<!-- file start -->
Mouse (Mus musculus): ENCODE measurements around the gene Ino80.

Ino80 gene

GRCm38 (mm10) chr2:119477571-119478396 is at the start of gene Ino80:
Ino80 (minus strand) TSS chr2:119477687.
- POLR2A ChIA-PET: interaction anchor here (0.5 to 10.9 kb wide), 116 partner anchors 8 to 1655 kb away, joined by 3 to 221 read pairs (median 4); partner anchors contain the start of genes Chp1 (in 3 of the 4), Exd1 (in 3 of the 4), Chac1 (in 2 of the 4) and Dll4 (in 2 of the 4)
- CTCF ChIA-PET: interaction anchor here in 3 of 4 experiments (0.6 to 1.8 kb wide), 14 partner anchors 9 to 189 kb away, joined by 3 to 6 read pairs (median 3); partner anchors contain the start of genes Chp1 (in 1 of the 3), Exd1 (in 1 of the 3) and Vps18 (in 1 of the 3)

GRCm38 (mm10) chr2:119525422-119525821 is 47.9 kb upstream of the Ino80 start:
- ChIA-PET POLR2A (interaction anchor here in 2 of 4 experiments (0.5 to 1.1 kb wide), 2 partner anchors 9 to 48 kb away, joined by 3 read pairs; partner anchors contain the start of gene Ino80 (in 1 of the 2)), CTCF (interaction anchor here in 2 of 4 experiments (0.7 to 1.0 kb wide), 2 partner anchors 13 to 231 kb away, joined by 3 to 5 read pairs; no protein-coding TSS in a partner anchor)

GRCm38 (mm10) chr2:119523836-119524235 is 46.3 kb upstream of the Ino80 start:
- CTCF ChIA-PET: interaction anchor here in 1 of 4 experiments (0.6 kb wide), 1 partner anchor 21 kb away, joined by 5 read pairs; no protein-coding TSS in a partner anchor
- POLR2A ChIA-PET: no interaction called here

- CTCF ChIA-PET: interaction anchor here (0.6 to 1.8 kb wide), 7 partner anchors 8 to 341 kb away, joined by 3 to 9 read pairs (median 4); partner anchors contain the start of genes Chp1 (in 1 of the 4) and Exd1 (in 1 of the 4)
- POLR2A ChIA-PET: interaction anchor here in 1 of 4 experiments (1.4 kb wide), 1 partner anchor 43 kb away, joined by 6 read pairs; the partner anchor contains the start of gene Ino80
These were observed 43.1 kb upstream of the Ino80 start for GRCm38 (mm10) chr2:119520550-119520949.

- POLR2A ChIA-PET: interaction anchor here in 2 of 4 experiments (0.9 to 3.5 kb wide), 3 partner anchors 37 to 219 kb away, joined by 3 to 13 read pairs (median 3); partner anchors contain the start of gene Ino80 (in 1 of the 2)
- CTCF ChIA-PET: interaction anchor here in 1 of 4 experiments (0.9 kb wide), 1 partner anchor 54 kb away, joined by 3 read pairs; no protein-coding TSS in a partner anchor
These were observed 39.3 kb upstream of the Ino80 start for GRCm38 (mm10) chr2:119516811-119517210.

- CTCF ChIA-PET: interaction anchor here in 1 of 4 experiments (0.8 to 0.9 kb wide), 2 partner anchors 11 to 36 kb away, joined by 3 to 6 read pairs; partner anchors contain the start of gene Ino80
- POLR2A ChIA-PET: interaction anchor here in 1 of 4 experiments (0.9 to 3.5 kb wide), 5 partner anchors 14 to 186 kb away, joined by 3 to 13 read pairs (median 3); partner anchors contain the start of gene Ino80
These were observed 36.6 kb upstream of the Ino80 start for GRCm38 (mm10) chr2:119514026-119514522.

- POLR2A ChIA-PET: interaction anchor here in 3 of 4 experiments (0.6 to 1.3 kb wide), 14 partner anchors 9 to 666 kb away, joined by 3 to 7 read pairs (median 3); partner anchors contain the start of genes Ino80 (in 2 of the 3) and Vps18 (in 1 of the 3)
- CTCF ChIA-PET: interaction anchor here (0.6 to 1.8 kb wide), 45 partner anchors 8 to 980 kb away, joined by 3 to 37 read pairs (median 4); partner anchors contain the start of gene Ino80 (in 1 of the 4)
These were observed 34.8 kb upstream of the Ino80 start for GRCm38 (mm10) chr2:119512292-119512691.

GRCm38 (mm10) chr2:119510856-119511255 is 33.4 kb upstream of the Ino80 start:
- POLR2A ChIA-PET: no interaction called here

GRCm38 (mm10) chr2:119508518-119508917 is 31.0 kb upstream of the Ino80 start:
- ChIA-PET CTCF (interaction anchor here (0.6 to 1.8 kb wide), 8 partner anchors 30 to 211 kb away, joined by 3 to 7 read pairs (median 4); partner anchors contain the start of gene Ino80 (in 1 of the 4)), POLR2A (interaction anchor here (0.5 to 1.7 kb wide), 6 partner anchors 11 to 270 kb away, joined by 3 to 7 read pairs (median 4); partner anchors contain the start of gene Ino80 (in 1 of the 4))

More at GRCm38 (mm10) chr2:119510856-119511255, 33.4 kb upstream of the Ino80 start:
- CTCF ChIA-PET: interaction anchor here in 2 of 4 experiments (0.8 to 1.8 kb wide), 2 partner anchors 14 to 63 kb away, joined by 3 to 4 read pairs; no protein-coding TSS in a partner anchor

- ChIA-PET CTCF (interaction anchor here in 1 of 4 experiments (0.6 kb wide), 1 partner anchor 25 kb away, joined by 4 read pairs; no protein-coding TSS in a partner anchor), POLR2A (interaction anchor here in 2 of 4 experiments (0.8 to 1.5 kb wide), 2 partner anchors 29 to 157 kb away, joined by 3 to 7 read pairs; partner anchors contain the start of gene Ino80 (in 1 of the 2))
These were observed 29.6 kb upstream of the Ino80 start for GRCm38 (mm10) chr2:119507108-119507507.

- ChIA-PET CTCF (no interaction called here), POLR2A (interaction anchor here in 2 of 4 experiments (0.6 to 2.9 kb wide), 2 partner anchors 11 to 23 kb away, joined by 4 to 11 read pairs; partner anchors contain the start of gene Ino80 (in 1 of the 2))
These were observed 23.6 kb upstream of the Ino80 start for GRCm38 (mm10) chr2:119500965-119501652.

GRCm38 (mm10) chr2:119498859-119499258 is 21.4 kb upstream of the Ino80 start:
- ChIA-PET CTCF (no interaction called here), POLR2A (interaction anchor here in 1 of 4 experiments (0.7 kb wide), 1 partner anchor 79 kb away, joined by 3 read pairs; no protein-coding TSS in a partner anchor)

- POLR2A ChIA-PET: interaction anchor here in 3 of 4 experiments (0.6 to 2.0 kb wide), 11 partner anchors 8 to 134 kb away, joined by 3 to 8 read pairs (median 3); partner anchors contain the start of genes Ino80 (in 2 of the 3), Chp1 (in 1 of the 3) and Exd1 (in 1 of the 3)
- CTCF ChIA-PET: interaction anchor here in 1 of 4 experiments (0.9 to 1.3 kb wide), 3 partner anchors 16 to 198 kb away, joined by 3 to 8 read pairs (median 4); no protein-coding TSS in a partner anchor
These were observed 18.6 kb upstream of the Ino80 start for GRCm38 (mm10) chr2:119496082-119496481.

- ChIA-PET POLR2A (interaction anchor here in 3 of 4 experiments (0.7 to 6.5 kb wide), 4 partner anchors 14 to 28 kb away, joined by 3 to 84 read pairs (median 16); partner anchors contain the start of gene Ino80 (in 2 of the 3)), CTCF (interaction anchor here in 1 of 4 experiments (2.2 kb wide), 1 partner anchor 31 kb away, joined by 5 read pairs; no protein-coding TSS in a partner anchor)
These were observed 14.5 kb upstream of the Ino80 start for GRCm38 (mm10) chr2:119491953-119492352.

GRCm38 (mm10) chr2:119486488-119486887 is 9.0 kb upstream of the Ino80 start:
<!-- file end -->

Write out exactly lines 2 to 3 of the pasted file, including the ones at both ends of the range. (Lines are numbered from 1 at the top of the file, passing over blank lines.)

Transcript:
Ino80 gene

GRCm38 (mm10) chr2:119477571-119478396 is at the start of gene Ino80: